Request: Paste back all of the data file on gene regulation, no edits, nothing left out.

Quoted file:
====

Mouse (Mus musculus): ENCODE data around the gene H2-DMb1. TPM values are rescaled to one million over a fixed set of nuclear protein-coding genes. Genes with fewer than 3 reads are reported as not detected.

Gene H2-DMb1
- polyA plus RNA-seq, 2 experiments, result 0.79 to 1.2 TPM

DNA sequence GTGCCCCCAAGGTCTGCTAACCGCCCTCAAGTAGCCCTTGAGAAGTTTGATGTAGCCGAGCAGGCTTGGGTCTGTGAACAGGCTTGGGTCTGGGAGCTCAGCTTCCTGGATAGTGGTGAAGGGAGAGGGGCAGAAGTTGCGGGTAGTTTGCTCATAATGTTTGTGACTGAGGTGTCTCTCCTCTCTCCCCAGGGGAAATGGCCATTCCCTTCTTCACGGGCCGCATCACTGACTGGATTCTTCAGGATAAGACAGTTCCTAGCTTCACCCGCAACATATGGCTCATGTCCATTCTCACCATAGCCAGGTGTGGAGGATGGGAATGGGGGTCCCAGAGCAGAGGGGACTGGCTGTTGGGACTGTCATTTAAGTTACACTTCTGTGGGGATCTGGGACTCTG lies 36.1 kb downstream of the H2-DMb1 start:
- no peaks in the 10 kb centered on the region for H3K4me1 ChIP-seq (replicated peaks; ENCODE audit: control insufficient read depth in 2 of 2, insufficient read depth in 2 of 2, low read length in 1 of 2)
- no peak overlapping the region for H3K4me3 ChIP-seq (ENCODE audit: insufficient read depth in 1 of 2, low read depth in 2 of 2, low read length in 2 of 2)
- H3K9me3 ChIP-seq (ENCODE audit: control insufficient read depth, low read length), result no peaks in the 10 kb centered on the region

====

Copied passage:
Mouse (Mus musculus): ENCODE data around the gene H2-DMb1. TPM values are rescaled to one million over a fixed set of nuclear protein-coding genes. Genes with fewer than 3 reads are reported as not detected.

Gene H2-DMb1
- polyA plus RNA-seq, 2 experiments, result 0.79 to 1.2 TPM

DNA sequence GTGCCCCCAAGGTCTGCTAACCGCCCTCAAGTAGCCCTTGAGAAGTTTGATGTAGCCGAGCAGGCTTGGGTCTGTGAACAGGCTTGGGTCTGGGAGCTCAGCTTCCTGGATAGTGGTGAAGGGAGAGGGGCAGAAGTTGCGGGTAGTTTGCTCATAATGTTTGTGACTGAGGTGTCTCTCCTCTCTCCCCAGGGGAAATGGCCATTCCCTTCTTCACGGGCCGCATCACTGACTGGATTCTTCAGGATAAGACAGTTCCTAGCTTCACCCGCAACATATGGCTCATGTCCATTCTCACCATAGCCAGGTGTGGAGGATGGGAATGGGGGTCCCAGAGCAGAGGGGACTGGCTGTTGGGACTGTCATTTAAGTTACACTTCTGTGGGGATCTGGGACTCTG lies 36.1 kb downstream of the H2-DMb1 start:
- no peaks in the 10 kb centered on the region for H3K4me1 ChIP-seq (replicated peaks; ENCODE audit: control insufficient read depth in 2 of 2, insufficient read depth in 2 of 2, low read length in 1 of 2)
- no peak overlapping the region for H3K4me3 ChIP-seq (ENCODE audit: insufficient read depth in 1 of 2, low read depth in 2 of 2, low read length in 2 of 2)
- H3K9me3 ChIP-seq (ENCODE audit: control insufficient read depth, low read length), result no peaks in the 10 kb centered on the region